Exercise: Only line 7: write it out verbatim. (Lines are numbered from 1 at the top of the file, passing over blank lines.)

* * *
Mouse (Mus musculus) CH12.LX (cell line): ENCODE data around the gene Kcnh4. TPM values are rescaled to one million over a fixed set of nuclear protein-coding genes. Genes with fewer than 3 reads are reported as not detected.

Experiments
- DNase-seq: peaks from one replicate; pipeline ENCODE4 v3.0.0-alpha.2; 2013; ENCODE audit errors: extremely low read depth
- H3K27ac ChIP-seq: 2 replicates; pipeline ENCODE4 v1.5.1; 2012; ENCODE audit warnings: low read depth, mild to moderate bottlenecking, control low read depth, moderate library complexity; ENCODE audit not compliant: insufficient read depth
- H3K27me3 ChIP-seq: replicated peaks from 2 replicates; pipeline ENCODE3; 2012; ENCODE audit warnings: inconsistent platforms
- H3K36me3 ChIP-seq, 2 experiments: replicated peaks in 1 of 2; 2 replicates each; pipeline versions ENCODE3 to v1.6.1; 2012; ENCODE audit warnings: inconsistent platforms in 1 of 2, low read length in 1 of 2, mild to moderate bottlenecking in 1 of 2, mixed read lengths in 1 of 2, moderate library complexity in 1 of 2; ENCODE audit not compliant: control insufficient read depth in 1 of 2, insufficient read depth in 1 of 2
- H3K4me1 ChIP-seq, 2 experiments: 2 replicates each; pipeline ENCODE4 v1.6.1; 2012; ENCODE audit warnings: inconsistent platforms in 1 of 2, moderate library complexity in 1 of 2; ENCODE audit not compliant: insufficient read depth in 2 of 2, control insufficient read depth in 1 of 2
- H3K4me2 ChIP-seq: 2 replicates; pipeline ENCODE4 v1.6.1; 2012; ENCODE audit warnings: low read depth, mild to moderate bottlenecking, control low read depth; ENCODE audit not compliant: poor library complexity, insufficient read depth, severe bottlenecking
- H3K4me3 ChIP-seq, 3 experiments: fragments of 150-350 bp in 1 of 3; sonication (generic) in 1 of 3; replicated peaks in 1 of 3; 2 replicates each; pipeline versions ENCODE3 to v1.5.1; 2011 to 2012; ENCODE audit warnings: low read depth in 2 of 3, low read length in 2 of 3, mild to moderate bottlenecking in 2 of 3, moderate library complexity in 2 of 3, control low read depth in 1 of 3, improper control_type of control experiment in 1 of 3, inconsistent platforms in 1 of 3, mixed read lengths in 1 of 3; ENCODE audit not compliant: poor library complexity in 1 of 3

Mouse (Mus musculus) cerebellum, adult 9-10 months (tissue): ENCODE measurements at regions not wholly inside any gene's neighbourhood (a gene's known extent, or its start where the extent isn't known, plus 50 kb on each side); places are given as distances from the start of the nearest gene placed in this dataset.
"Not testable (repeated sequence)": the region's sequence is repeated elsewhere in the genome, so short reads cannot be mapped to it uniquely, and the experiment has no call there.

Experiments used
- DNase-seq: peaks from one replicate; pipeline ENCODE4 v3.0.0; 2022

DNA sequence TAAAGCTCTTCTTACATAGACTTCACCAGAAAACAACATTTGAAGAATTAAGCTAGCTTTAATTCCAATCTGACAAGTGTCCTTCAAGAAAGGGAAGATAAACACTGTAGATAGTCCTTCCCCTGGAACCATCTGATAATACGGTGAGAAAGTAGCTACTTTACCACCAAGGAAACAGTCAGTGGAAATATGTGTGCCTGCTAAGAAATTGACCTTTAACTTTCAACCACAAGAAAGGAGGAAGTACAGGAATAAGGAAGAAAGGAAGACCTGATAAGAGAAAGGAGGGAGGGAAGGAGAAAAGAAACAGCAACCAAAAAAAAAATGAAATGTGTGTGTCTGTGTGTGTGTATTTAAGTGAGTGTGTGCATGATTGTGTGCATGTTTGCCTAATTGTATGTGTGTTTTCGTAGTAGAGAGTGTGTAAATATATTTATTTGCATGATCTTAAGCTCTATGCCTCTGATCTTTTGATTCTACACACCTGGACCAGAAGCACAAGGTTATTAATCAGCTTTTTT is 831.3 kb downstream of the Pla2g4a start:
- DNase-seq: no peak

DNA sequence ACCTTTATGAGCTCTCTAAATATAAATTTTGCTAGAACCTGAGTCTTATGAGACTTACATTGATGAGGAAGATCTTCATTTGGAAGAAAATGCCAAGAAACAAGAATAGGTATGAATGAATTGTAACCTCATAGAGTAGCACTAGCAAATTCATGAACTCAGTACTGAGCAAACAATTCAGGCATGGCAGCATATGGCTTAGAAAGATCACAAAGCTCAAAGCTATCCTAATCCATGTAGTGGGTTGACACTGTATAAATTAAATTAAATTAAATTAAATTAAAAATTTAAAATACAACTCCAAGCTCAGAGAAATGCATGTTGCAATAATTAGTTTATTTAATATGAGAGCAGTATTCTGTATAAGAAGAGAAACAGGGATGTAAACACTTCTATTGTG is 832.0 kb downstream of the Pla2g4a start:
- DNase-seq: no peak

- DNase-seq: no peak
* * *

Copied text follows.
- H3K4me1 ChIP-seq, 2 experiments: 2 replicates each; pipeline ENCODE4 v1.6.1; 2012; ENCODE audit warnings: inconsistent platforms in 1 of 2, moderate library complexity in 1 of 2; ENCODE audit not compliant: insufficient read depth in 2 of 2, control insufficient read depth in 1 of 2